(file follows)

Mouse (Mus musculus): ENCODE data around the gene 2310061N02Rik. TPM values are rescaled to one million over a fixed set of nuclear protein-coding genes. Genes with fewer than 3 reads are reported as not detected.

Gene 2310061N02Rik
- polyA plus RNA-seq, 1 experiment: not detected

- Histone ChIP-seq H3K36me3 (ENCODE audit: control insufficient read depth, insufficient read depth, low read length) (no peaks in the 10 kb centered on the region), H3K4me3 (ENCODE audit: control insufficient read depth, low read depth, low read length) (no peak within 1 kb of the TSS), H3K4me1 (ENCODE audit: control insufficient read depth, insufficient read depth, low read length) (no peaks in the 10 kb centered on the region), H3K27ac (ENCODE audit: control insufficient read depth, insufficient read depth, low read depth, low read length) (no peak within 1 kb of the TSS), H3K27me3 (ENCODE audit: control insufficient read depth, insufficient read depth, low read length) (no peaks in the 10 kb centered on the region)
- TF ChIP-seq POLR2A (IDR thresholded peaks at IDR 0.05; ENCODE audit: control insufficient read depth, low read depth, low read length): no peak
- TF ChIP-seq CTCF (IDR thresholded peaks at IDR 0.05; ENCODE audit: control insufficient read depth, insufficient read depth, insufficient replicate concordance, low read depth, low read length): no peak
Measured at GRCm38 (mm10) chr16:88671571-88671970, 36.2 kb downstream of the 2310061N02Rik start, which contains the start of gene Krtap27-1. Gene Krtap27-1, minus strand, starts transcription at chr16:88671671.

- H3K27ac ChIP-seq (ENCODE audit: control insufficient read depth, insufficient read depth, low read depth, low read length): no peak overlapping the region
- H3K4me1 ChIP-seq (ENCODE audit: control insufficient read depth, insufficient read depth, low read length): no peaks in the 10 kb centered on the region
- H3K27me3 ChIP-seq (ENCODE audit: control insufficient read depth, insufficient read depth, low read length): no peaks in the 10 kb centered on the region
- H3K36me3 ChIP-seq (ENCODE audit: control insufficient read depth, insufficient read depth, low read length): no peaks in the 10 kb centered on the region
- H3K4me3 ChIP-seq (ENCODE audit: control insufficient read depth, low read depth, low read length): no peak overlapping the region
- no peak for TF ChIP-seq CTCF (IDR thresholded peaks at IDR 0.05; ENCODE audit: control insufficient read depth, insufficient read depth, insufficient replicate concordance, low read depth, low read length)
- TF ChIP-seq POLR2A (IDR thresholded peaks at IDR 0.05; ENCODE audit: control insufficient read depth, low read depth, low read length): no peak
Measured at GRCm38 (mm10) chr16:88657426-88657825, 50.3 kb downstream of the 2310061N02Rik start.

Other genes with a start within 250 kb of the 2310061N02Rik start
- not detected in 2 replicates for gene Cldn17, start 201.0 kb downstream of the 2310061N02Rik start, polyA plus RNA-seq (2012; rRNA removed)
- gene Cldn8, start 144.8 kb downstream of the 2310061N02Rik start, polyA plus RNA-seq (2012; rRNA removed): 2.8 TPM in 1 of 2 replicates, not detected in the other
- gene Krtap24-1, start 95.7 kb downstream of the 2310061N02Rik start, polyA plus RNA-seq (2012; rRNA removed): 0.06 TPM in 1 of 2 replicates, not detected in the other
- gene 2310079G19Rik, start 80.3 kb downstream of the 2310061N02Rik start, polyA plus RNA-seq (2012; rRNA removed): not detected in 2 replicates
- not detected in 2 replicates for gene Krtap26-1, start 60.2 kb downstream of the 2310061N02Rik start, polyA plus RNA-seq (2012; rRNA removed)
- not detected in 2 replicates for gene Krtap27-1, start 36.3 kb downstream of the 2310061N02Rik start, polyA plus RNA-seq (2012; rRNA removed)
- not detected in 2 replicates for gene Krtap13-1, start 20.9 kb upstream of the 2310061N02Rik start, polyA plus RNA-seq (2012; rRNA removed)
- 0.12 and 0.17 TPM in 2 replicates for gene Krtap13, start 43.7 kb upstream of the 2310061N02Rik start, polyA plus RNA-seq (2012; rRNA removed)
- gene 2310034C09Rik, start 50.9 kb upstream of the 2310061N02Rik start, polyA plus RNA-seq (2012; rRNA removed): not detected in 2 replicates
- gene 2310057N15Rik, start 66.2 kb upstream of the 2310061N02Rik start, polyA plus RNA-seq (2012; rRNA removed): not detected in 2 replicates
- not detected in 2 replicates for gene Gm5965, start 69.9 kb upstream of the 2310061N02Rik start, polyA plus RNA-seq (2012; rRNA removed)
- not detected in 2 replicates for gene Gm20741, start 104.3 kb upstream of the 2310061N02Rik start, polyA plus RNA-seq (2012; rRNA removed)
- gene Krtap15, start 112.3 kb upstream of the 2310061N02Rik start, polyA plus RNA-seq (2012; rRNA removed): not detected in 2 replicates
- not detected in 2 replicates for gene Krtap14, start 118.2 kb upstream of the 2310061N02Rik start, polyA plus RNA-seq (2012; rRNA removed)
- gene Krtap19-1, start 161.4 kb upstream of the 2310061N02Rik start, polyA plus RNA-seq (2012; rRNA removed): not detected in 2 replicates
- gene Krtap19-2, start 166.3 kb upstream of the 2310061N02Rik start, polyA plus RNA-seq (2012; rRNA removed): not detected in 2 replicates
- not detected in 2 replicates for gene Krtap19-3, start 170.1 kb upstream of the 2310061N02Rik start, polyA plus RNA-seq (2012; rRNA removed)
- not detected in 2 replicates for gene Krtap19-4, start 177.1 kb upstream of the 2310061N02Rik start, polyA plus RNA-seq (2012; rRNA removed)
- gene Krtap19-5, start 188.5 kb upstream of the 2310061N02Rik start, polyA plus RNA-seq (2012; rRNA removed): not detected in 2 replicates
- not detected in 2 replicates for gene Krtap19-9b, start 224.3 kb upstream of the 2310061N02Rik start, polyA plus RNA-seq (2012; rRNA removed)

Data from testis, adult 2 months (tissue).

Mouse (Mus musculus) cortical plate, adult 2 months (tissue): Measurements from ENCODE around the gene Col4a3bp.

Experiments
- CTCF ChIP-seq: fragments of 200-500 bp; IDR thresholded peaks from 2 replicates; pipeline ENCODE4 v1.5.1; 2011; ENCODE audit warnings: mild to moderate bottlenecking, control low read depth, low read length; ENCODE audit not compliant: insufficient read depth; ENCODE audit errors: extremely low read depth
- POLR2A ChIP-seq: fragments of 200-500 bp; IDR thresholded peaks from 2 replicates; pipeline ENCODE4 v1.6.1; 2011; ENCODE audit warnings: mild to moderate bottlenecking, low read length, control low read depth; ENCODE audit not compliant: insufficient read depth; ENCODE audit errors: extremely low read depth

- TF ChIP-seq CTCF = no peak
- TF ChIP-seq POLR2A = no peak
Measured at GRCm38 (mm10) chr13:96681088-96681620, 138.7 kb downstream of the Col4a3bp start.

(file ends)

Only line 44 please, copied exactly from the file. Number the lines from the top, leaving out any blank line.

Measured at GRCm38 (mm10) chr13:96681088-96681620, 138.7 kb downstream of the Col4a3bp start.